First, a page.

Live Discussion with Dr Vicki Creanor - 5th June 2019

Dr Creanor will be hosting a live online discussion here on Wednesday 5th June, from 8:15pm to 9:45pm British Time or 3:15pm to 4:45pm US Eastern Time.

She will discuss as many topics as possible in the hour and a half and, as always, you are welcome to ask any questions at all about sleep or the Sleepio program. If there are a lot of questions, she may not be able to answer all in the time available, but will try to answer as many as she can.

Please do note that, as per our guidelines, Dr Creanor will not be able to give personal medical advice including those about medication. Her replies to questions will be made in such a way as to help as many people as possible who might have similar issues.

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Posted 30 May 2019 at 2:00 PM
  • 10 comments
  • 1 helped

Comments

  • Sleepio Member

    • 1 comments
    • 0 helped
    Graduate

    Hi Dr Creanor
    I'd be enormously grateful if you could help me out with a question about exercise. I am passionate about endurance open water swimming and have a number of 10k+ swims planned across the summer. Since I began doing sleep restriction though I find myself feeling completely depleted after a big training session or event (which might be 2-3hrs+ of swimming). I'm worried my body is not getting enough recovery. Would it be ok to extend my sleep window after a day where I have done particularly heavy exercise or do you recommend sticking with sleep restriction?
    Many thanks
    Louise

  • Sleepio Member

    • 15 comments
    • 9 helped
    Graduate

    Hi Dr Creanor, I hope you are well
    I'd like to ask about the “sleep efficiency” rating please. I was surprised to find an 83% result from a night of lots of wakings, just not for very long. I didn't feel like I had slept well but the number says it was 'good'.
    Being an accountant, I'm working out the numbers :) and if I woke every 30 minutes for 2 minutes – with 8 hours in bed – that would be a rating of over 93%, but I would feel I'd had a very poor night.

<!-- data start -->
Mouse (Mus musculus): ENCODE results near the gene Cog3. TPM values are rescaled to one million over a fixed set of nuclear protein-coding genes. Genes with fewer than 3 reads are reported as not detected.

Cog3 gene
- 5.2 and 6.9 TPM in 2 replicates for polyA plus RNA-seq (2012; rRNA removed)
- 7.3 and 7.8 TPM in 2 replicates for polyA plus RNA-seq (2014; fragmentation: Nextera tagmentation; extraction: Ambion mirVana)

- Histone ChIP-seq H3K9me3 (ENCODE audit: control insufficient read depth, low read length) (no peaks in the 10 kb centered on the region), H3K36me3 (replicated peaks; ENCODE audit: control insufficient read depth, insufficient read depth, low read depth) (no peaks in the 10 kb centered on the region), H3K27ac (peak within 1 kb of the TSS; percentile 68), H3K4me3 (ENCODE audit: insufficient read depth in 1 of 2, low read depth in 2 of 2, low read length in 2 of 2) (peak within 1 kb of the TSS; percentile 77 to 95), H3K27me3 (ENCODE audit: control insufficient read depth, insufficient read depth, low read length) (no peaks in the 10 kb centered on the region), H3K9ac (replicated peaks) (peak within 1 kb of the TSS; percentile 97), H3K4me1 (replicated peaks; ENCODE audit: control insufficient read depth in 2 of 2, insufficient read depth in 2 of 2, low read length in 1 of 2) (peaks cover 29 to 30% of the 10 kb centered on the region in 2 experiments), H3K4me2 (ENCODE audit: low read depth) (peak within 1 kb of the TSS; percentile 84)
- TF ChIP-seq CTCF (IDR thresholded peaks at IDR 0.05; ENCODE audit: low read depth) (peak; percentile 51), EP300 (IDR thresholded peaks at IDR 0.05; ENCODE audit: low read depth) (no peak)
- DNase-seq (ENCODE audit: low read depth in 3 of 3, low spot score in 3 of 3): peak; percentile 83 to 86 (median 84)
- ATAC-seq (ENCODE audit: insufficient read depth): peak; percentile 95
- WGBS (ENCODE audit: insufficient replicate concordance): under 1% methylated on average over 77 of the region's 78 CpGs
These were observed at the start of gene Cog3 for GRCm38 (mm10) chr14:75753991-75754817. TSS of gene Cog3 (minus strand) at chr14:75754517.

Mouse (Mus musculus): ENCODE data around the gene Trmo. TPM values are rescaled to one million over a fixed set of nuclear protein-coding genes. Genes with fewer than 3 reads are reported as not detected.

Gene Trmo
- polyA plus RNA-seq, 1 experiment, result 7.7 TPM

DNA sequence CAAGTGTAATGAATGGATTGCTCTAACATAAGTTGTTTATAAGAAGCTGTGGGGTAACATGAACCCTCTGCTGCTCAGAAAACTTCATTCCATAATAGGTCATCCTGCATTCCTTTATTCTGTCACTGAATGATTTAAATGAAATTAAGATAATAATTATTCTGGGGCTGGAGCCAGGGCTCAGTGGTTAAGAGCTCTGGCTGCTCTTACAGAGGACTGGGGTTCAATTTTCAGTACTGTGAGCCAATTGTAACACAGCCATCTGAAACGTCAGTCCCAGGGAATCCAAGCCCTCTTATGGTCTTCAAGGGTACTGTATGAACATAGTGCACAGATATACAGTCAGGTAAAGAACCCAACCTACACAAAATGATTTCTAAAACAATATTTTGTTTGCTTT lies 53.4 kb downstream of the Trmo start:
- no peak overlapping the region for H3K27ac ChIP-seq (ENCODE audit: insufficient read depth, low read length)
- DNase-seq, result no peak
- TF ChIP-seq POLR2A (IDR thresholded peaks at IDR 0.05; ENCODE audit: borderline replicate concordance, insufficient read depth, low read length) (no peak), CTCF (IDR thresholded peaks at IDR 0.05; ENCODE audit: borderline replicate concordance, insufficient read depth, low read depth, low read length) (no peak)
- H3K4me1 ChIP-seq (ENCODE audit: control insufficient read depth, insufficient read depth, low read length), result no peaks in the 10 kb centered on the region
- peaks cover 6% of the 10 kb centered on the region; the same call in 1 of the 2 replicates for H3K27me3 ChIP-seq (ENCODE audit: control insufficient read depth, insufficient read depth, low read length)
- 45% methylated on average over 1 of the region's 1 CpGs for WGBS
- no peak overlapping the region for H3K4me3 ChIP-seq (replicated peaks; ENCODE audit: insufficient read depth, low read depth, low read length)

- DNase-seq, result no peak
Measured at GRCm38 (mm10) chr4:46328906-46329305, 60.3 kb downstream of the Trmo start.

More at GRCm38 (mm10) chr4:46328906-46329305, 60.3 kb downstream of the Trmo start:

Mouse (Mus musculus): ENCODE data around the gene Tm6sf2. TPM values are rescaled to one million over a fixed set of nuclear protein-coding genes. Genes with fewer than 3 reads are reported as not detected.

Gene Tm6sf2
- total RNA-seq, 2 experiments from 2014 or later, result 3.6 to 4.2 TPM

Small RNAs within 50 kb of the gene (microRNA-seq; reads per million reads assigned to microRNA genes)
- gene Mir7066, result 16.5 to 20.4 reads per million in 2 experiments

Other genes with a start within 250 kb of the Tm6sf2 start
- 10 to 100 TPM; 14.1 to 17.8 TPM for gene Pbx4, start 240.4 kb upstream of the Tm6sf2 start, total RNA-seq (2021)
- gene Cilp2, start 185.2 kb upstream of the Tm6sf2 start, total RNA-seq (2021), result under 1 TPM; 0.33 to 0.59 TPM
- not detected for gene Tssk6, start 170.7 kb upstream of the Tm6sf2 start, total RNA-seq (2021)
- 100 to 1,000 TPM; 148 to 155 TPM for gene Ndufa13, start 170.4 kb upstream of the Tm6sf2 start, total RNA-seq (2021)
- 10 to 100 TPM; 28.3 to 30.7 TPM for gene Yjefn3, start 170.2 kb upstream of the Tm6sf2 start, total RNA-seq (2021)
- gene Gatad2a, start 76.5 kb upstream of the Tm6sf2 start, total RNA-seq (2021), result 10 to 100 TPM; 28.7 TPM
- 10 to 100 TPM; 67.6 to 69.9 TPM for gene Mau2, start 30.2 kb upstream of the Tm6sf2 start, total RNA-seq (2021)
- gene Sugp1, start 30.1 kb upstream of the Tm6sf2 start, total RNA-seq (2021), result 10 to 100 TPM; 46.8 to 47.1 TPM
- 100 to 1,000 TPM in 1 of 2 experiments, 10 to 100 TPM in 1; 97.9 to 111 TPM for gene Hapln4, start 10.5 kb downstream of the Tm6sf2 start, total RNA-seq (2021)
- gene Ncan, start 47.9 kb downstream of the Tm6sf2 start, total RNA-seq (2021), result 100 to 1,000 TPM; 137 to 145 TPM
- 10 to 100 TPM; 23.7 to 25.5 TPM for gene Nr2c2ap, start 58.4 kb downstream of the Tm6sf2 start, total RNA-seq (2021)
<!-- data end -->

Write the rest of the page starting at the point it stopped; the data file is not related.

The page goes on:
I suppose I'm asking if persistent waking is something I should just accept or an insomnia issue which Sleepio would help to resolve.
    Thank you very much
    (PS, I'm just a week 2 newbie at the time of writing.)

  • Sleepio Member

    • 1 comments
    • 0 helped
    Graduate

    I am about to start the sleep restriction programme and fully understand the reasoning behind it. However, I would appreciate some clarification as to the meaning of being “dangerously sleepy” during daytime, according to the Prof. I understand the need to avoid napping during the day but there is all the difference between a voluntary nap and involuntary sleeping due to exhaustion, because of insomnia. We must obviously avoid driving if exhausted but I am concerned about involuntarily “collapsing” into sleep during the day when I would much prefer to read or listen to music. There are no other medical factors apart form insomnia to consider. Such involuntary sleep is not dangerous but are you saying that, somehow I must try to keep awake, however difficult. Frankly, unless I had someone with me to “torture” me to keep awake, I do not know how I can do it. Such sleeps are not short naps but unsatisfactory slumber of longer periods-up to about an hour or so,

  • Sleepio Member

    • 3131 comments
    • 555 helped
    Expert

    Good evening and welcome to the Sleepio discussion session. My name is Dr Vicki Creanor and I am a clinical psychologist with a special interest in sleep. I'm here for the next hour and a half to answer any questions about sleep or the Sleepio programme itself. Let's get started…

  • Sleepio Member

    • 3131 comments
    • 555 helped
    in reply to Sleepio Member
    Expert